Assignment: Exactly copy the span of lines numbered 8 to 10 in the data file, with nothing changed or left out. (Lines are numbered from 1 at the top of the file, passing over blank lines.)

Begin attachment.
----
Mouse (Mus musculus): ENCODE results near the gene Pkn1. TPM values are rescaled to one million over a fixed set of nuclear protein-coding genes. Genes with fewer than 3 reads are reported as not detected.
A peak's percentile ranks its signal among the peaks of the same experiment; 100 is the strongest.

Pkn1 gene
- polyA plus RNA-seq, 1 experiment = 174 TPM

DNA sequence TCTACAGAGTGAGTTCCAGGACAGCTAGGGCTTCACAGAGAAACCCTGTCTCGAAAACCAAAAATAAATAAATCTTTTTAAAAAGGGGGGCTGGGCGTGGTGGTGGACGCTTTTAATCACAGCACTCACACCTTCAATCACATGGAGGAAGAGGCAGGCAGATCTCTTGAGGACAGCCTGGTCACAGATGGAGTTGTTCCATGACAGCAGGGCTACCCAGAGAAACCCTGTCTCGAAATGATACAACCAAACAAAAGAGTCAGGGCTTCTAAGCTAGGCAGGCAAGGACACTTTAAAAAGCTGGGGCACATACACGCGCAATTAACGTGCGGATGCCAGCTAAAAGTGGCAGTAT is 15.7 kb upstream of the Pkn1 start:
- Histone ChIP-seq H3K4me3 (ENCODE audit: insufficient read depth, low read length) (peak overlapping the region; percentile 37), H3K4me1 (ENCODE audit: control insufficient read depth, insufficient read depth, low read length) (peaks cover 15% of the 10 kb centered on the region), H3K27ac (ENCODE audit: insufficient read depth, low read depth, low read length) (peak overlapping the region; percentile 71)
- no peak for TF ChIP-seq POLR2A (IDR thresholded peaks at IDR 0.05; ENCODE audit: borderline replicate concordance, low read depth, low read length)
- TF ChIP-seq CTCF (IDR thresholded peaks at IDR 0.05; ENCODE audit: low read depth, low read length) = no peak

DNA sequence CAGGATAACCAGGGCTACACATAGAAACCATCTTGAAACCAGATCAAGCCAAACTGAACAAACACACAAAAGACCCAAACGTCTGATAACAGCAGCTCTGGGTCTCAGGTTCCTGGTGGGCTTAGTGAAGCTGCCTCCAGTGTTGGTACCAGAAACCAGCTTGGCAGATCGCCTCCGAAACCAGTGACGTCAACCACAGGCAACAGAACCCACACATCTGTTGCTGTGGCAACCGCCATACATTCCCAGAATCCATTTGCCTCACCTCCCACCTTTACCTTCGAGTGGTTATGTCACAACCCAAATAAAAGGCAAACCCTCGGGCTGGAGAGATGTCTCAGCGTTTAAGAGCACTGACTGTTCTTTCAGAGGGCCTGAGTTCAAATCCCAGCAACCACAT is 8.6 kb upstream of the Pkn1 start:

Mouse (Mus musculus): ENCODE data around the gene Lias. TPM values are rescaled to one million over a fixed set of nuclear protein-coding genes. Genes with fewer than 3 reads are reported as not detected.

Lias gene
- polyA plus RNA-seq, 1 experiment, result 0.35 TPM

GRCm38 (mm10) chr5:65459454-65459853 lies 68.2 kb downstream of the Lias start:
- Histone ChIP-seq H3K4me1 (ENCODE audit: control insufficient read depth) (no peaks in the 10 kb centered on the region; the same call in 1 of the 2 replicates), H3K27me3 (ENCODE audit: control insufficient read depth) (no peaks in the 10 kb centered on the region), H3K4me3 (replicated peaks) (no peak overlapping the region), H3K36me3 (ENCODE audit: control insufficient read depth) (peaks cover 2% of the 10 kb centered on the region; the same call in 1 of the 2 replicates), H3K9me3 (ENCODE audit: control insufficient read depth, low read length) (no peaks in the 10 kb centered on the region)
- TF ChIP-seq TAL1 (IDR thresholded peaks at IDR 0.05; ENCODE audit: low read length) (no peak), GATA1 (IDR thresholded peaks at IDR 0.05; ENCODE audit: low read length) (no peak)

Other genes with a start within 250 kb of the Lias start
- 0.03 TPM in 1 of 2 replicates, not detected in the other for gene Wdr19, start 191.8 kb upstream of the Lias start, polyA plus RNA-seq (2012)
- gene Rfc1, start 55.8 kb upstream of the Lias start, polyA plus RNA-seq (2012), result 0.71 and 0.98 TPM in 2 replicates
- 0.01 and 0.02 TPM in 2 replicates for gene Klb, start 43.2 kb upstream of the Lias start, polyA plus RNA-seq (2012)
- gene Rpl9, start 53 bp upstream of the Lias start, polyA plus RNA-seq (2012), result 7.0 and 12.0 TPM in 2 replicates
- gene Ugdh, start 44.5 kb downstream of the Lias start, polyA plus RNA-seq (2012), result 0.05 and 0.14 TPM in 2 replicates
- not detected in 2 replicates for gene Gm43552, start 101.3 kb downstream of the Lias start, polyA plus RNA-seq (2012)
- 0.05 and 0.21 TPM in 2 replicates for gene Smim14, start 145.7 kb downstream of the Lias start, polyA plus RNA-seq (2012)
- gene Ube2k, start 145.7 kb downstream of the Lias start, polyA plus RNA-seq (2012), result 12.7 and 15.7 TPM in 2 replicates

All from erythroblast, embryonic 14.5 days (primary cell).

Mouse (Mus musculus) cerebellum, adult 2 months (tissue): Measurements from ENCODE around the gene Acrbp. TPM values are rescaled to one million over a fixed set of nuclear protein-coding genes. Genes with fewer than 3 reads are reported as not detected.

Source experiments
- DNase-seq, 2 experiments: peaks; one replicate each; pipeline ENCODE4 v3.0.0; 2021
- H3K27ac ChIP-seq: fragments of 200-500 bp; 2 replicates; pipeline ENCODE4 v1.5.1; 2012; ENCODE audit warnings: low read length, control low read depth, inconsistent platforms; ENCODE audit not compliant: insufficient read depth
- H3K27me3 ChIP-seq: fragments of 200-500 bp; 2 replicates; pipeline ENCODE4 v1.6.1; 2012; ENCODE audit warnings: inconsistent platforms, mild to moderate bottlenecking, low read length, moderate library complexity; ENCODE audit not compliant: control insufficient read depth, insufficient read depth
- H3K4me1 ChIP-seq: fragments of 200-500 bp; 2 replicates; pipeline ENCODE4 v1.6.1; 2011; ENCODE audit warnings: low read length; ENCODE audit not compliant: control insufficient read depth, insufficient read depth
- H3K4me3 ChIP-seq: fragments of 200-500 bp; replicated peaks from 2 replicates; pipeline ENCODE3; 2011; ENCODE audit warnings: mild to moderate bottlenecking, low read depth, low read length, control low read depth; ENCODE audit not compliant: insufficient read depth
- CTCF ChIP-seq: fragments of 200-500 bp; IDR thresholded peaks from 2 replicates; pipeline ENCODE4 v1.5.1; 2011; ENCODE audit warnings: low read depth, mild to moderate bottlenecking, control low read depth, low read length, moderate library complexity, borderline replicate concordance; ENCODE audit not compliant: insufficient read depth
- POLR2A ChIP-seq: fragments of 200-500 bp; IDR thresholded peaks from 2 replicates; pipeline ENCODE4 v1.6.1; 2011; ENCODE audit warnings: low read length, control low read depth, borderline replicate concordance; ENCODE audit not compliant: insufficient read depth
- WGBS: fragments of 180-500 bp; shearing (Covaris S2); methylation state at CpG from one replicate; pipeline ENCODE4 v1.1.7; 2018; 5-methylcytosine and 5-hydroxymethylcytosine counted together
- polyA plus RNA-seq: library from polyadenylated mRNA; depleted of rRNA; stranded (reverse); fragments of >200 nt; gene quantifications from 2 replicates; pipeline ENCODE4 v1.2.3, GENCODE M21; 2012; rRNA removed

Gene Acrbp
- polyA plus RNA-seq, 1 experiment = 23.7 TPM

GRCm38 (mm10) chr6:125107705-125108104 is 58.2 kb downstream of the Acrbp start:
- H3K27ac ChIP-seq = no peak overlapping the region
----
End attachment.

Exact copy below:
- TF ChIP-seq CTCF (IDR thresholded peaks at IDR 0.05; ENCODE audit: low read depth, low read length) = no peak

DNA sequence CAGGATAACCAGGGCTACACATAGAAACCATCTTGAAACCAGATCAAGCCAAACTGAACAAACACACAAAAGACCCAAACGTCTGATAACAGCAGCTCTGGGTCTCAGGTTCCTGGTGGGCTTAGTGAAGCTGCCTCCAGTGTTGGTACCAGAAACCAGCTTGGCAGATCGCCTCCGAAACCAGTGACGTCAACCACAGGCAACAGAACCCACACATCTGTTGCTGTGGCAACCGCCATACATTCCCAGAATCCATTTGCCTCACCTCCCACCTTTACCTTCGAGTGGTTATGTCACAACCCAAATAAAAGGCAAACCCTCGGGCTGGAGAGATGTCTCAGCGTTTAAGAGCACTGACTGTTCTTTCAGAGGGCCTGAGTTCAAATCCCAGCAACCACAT is 8.6 kb upstream of the Pkn1 start:

Mouse (Mus musculus): ENCODE data around the gene Lias. TPM values are rescaled to one million over a fixed set of nuclear protein-coding genes. Genes with fewer than 3 reads are reported as not detected.